Huang S, Fang R, Xu J, et al. Evaluation of the tumor targeting of a FAPα-based doxorubicin prodrug. J Drug Target. 2011;19(7):487–496.
Liu XL, Lynn BC, Zhang JH, et al. A versatile prodrug approach for liposomal core-loading of water-insoluble camptothecin anticancer drugs. J Am Chem Soc. 2002;124(26):7650–7651.
Gupta S. Biocompatible microemulsion systems for drug encapsulation and delivery. Curr Sci. 2011;101(2):174–188.
Dutta P, Dey J. Drug solubilization by amino acid based polymeric nanoparticles: characterization and biocompatibility studies. Int J Pharm. 2011;421(2):353–363.
Zhang X, Zhang X, Yu P, Han Y, Li Y, Li C. Hydrotropic polymeric mixed micelles based on functional hyperbranched polyglycerol copolymers as hepatoma-targeting drug delivery system. J Pharm Sci. 2013;102(1):145–153.
Gill KK, Kaddoumi A, Nazzal S. Mixed micelles of PEG(2000)-DSPE and vitamin-E TPGS for concurrent delivery of paclitaxel and parthenolide: enhanced chemosenstization and antitumor efficacy against non-small cell lung cancer (NSCLC) cell lines. Eur J Pharm Sci. 2012;46(1–2):64–71.
Li J, Huo MR, Wang J, et al. Redox-sensitive micelles self-assembled from amphiphilic hyaluronic acid-deoxycholic acid conjugates for targeted intracellular delivery of paclitaxel. Biomaterials. 2012;33(7):2310–2320.
Saxena V, Hussain MD. Formulation and in vitro evaluation of 17-allyamino-17-demethoxygeldanamycin (17-AAG) loaded polymeric mixed micelles for glioblastoma multiforme. Colloids Surf B Biointerfaces. 2013;112:350–355.
Saxena V, Hussain MD. Polymeric mixed micelles for delivery of curcumin to multidrug resistant ovarian cancer. J Biomed Nanotechnol. 2013;9(7):1146–1154.
Chen Y, Zhang W, Gu J, et al. Enhanced antitumor efficacy by methotrexate conjugated Pluronic mixed micelles against KBv multidrug resistant cancer. Int J Pharm. 2013;452(1–2):421–433.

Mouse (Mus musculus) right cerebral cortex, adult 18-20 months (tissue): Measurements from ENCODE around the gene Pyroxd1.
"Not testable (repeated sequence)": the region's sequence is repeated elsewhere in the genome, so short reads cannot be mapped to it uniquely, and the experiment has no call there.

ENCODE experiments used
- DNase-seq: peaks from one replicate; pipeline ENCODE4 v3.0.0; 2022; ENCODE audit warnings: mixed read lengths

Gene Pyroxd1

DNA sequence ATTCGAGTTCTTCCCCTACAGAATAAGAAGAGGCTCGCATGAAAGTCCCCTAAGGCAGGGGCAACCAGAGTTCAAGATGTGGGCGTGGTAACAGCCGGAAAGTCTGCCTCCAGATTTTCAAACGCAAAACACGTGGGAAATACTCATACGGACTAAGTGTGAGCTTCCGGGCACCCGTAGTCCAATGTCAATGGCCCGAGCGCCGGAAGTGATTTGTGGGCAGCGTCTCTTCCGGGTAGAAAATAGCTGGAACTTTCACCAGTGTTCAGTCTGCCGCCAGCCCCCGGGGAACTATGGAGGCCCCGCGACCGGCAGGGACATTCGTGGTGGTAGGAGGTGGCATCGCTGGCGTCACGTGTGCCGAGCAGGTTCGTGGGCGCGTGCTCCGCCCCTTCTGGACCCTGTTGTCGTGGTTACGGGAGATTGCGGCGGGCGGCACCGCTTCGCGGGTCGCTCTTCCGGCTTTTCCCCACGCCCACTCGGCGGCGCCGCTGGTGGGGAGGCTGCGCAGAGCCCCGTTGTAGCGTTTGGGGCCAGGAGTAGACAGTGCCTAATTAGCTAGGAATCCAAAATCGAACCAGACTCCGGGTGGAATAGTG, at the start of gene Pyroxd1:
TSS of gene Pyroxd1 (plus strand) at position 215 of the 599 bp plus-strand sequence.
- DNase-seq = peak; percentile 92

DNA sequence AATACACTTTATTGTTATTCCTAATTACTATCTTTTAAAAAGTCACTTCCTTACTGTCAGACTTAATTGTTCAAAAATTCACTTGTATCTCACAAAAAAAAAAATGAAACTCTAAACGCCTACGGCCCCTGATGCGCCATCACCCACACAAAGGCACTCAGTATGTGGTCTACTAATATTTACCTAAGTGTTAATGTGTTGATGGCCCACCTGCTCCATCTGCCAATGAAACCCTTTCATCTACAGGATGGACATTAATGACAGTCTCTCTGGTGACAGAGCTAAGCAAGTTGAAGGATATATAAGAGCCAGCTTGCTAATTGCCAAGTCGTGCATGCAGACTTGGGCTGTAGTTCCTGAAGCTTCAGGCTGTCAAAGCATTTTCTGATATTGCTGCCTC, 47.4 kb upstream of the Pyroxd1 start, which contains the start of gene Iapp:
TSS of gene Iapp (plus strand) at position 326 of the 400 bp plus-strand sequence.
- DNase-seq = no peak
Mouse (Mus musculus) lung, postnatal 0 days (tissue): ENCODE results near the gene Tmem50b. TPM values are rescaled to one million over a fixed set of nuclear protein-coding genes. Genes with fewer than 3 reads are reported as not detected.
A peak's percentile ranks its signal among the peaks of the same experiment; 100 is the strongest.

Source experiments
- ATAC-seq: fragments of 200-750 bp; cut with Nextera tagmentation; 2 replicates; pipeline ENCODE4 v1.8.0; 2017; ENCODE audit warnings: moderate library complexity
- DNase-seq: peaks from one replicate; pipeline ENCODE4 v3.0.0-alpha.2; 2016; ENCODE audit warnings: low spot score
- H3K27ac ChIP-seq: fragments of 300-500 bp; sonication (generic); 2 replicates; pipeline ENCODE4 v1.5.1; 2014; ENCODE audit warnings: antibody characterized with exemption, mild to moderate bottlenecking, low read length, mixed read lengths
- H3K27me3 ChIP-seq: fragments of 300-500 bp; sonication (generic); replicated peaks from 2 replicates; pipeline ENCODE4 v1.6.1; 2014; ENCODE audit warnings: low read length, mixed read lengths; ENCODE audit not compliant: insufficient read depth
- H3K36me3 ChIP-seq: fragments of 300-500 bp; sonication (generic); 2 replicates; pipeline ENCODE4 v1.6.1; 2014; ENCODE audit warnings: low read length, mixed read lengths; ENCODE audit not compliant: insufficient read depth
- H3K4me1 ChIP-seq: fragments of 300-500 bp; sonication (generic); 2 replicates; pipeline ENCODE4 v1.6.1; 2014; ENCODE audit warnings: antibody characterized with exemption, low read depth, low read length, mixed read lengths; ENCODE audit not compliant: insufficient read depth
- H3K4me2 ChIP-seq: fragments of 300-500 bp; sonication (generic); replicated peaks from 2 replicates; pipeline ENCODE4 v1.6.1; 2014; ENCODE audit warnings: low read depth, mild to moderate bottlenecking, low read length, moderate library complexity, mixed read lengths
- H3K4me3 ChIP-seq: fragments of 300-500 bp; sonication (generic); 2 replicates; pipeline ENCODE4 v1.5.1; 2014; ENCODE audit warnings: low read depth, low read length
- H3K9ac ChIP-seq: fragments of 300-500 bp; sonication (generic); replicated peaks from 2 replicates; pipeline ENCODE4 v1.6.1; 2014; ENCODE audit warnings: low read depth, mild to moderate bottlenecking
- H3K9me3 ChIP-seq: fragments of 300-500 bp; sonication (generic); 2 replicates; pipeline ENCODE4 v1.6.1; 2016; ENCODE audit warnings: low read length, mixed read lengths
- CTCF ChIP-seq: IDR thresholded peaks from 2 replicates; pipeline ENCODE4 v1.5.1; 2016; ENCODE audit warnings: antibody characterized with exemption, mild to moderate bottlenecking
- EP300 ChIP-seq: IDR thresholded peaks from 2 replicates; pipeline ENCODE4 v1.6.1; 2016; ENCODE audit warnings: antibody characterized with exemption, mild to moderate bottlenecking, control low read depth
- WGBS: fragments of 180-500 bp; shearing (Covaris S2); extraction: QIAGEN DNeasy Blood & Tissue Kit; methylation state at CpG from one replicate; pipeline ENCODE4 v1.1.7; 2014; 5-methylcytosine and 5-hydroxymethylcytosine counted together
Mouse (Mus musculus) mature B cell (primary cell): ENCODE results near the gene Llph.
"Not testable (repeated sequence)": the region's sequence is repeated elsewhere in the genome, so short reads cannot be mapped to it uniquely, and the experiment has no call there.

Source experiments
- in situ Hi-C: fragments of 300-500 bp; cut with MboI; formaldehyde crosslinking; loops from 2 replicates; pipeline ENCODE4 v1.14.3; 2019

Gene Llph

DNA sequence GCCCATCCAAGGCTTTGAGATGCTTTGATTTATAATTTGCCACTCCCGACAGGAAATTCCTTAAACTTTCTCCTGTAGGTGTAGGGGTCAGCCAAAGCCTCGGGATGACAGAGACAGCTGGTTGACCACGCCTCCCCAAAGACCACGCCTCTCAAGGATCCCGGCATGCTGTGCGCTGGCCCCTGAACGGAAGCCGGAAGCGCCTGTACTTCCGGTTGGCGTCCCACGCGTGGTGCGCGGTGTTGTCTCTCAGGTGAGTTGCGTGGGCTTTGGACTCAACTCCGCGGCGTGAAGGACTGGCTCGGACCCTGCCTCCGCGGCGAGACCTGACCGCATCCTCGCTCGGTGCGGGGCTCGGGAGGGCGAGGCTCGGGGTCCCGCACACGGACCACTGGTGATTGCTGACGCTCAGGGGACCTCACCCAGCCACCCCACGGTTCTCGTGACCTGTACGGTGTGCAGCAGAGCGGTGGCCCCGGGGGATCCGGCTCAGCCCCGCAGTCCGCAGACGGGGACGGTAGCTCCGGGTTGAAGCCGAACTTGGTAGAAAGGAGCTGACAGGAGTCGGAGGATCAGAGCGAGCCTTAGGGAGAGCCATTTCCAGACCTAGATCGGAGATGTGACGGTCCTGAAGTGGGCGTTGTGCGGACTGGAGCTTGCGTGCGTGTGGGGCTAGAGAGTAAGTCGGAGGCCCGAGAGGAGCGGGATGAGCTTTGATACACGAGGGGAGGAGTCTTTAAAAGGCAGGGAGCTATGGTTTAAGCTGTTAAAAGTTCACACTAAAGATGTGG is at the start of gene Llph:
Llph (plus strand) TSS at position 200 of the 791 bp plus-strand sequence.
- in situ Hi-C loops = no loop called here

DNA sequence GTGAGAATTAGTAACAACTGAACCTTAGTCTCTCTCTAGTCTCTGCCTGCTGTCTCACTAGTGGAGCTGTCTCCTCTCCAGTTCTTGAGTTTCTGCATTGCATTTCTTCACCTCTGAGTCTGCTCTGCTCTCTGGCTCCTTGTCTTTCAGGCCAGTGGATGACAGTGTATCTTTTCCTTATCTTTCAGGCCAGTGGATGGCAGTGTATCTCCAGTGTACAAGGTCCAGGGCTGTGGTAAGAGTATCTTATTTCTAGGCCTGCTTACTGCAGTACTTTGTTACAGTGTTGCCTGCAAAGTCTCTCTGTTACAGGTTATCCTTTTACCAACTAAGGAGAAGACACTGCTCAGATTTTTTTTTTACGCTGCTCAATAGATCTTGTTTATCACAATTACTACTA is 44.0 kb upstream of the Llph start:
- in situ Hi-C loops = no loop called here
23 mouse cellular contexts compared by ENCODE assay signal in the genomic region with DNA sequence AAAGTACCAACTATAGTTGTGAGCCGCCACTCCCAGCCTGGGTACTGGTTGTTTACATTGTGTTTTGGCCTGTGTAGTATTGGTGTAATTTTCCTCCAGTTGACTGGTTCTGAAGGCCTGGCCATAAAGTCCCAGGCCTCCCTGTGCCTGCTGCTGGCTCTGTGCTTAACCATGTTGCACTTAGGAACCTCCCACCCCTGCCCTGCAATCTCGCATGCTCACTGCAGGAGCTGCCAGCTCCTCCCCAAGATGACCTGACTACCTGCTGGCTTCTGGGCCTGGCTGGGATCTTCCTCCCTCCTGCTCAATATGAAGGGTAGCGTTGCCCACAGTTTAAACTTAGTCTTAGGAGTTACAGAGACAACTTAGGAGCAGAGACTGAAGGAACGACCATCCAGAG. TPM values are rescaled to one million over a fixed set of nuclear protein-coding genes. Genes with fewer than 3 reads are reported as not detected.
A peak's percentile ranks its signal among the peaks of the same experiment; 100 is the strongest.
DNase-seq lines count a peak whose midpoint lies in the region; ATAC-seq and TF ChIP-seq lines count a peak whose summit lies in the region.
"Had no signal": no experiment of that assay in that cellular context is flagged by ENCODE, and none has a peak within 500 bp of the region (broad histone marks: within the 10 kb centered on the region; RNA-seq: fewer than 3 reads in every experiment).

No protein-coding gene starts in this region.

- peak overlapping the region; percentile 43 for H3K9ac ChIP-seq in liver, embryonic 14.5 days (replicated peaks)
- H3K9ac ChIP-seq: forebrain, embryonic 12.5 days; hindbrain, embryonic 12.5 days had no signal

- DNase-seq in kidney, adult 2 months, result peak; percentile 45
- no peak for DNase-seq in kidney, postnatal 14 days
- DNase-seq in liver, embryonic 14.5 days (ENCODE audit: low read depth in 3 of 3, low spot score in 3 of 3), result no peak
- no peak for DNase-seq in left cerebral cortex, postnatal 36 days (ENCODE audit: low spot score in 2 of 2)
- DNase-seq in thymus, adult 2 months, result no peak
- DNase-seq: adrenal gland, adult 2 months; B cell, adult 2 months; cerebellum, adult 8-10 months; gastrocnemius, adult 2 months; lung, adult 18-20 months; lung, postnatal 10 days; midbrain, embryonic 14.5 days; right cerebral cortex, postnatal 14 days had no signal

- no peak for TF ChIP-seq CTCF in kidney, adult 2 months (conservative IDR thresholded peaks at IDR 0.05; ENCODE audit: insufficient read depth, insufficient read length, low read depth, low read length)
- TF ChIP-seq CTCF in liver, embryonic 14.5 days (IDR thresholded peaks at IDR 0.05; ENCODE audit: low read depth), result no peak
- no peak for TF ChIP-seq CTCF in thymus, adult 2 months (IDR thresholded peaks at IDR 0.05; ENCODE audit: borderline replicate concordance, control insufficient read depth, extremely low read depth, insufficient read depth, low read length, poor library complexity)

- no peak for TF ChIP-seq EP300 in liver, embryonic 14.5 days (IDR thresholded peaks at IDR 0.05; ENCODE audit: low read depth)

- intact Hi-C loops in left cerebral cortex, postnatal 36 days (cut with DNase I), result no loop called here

Kataoka K, Harada A, Nagasaki Y. Block copolymer micelles for drug delivery: design, characterization and biological significance. Adv Drug Deliv Rev. 2001;47(1):113–131.
Song X, Jiang Y, Ren CJ, et al. Nimodipine-loaded mixed micelles: formulation, compatibility, pharmacokinetics, and vascular irritability study. Int J Nanomedicine. 2012;7:3689–3699.
Mehta SK, Jindal N. Mixed micelles of lecithin-Tyloxapol as pharmaceutical nanocarriers for anti-tubercular drug delivery. Colloids Surf B Biointerfaces. 2013;110:419–4425.
Hammad MA, Muller BW. Increasing drug solubility by means of bile salt-phosphatidylcholine-based mixed micelles. Eur J Pharm Biopharm. 1998;46(3):361–367.
Rowland M, Peck C, Tucker G. Physiologically-based pharmacokinetics in drug development and regulatory science. Annu Rev Pharmacol Toxicol. 2011;51:45–73.
Atkinson AJ, Smith BP. Models of physiology and physiologically based models in clinical pharmacology. Clin Pharmacol Ther. 2012;92(1):3–6.
Chow EC, Pang KS. Why we need proper PBPK models to examine intestine and liver oral drug absorption. Curr Drug Metab. 2013;14(1):57–79.
Pang KS, Durk MR. Physiologically-based pharmacokinetic modeling for absorption, transport, metabolism and excretion. J Pharmacokinet Pharmacodyn. 2010;37(6):591–615.
Rostami-Hodjegan A. Physiologically based pharmacokinetics joined with in vitro-in vivo extrapolation of ADME: a marriage under the arch of systems pharmacology. Clin Pharmacol Ther. 2012;92(1):50–61.
Kagan L, Gershkovich P, Wasan KM, Mager DE. Dual physiologically based pharmacokinetic model of liposomal and nonliposomal amphotericin B disposition. Pharm Res. 2014;31(1):35–45.